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SWEET SMEEL OF SUCESS (Folding cartons)

In the 1970`s, Naseem Akhtar, along with his late brother Saleem, established a printing company serving the Asian community in London, England. From premises in Camden Town they produced posters, banners and promotional material for the 'bollywood' movies that were then beginning to play in the UK. Ten years later, the brothers sold their business and Saleem Akhtar left to set up a giant timber factory in Nigeria, West Africa. Following a chance conversation with a friend, Naseem Akhtar moved into print management, sourcing packaging for the fledgling Asian sweet industry,mainly around London, and establishing Waseema Packaging as an entity in 1981.

Particularly in demand during feast days and holidays, Asian sweets have shown massive market growth in the UK during the last twenty years. Shops selling highly coloured confections such as the swirling "Jelabi" , creamy "Barfi" and syrup coated "Gulab Jamun" are now a common feature in any high street where there is a significant population of Indian, Pakistani or Bangladeshi residents.
Alongside the growth of asian sweets there has been a similar explosion in the market for Asian bakery products and,most markedly, for take-away, fast-food chicken. The latter has been driven by the growth in the number of outlets offering halal food, predominantly aimed at the muslim consumer. Literally translated, Halal means 'permitted' and Halal foods must shun certain ingredients, ranging from pork products a nd alcohol to many additives and flavorings. Additionally, permitted meat type must be slaughtered in accordance with the prescribed method called Zihad. The annual market for halal food products is estimated at being worth in excess of 150 billion US dollars, not surprising when there are estimated to be 1.8 billion Muslim consumers world-wide.

Productive gluer needed

For Waseema Packaging, their customers' main demands are for bright, attractive four and six corner sweet and bakery boxes, often with windows, as well as a variety of crash locks for chicken products. It is this latter market which now provides the bulk of Waseema Packaging's workload and which prompted the company to go looking for additional folding and gluing capacity.
"We've cultivated a lot of high volume crash lock accounts," explains Waseem Akhtar, who now runs the company alongside his father naseem. "The type of work forces you to run at high net speeds if you are going to make a margin on it. On top of that, we had been outsourcing a lot of four and six-corner gluing and to a certain extent you lose control and flexibility when you do that."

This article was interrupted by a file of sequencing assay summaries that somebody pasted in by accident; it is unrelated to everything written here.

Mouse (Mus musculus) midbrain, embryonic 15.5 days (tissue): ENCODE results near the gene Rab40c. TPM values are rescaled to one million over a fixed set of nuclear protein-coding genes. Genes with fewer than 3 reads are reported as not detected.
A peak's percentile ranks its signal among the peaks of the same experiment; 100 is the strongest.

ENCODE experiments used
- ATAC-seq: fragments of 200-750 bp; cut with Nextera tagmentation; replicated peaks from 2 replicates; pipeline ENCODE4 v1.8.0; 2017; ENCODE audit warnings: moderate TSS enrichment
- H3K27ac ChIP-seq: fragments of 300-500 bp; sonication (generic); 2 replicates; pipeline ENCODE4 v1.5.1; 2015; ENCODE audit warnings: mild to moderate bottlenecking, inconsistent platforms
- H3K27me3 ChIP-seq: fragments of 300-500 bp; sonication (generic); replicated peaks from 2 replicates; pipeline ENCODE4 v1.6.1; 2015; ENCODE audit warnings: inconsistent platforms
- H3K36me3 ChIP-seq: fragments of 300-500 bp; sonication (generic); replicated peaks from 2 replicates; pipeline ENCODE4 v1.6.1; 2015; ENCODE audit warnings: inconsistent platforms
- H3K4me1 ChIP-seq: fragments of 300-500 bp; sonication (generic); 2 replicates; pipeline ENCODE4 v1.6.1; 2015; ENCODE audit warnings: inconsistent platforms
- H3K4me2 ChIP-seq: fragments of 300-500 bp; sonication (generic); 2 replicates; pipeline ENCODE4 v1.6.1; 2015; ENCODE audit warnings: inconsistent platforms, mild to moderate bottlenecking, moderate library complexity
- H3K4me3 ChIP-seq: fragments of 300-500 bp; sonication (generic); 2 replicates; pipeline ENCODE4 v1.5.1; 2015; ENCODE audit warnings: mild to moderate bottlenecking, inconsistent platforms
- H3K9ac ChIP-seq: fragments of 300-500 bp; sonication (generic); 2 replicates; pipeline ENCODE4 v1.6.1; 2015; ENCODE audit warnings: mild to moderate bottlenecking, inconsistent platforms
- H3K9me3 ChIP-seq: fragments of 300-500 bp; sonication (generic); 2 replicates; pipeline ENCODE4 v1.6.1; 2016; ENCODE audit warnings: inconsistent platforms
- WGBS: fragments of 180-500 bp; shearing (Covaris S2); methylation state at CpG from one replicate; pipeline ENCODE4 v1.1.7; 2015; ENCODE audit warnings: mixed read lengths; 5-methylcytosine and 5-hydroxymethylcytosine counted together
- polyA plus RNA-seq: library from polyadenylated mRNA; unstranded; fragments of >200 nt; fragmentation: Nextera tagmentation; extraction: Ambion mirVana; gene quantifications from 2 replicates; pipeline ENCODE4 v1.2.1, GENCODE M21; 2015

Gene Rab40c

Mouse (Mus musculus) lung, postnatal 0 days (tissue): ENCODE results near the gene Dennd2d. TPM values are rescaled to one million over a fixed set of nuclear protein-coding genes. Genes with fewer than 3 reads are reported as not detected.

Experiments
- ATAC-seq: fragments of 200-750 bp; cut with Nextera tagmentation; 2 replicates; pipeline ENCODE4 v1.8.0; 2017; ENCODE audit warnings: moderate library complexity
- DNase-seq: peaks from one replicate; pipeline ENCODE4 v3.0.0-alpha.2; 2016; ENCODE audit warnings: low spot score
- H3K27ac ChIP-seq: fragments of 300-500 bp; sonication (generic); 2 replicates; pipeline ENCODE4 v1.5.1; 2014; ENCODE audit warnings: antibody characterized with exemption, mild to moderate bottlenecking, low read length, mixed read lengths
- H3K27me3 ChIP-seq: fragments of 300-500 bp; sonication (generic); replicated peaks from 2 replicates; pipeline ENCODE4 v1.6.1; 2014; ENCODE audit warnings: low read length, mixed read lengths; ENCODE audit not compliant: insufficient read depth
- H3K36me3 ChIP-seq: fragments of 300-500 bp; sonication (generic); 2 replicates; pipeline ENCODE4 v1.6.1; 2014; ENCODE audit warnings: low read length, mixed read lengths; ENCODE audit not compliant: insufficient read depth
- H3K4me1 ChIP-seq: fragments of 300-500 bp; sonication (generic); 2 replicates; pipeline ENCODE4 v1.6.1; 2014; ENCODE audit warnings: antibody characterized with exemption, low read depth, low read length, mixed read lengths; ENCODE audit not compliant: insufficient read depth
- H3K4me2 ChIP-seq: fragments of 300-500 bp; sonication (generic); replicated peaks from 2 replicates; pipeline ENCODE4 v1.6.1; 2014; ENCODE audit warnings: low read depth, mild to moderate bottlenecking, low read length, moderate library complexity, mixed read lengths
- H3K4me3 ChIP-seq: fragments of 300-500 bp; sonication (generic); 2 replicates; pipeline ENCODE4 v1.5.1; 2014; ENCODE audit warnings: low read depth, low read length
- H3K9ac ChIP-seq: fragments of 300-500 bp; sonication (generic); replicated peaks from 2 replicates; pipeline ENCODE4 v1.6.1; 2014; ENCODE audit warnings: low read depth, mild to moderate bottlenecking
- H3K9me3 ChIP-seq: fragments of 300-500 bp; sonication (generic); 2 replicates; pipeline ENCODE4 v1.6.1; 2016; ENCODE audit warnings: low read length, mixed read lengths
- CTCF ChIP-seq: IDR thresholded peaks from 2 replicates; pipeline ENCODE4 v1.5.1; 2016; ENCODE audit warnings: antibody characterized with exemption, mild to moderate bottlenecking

The search for a gluer led to PRUPA and to time spent looking at what the main manufacturers had to offer. "If I'm honest we weren't initially thinking in terms of a Bobst," recalls Mr Akhtar. "BUt at DRUPA the launched the Fuego range and we soon realized that it could do everything we need at a price no one else's seemed to be able to match."

As a small company, service backup was an important factor in the purchasing decision and Waseem is particularly effusive about the after-sales service he has received from Bobst Group in the UK. "More often than not, when we need help it's a production issue and i know we can get an answer quickly over the phone or, at worst, someone will visit the next day."

But even Bobst's most experienced specialists were a little apprehensive about tackling some of the Waseema Packaging range of work. "We have some really tricky jobs. One in particular is a big wobbly six corner with a huge window. Lee Alton, the Bobst Product Support Manager for foldgluers who guided us through the purchase process and did the training, said it was the most difficult carton he's ever set up, and he says he has seen some shockers in his time. We thought if they can get this one going through the Fuego it will handle anything. They did and it can."

The model chosen by Waseema Packaging was a 11cm wide version and was the first at this width to be installed in the UK, reflecting the size of some of the bakery and fast-food cartons that the company produces. The gluer's Computer Set faculty allows the operators to store details of job on the machines CUBE system and download them to digital position indicators on each carrier. "All we have to do then is wind them until the indicator shows the carrier is in the right spot," says Mr Akhtar. This system reduces make-readly times and contributes to the fast production times that the company prides itself on. "We can turn around jobs just like this," says Mr Akhtar, clicking his fingers . "For some of our work the Fuego has taken 50 per cent of the time taken to produce the job, so it really helps our customers get their products to market more quickly."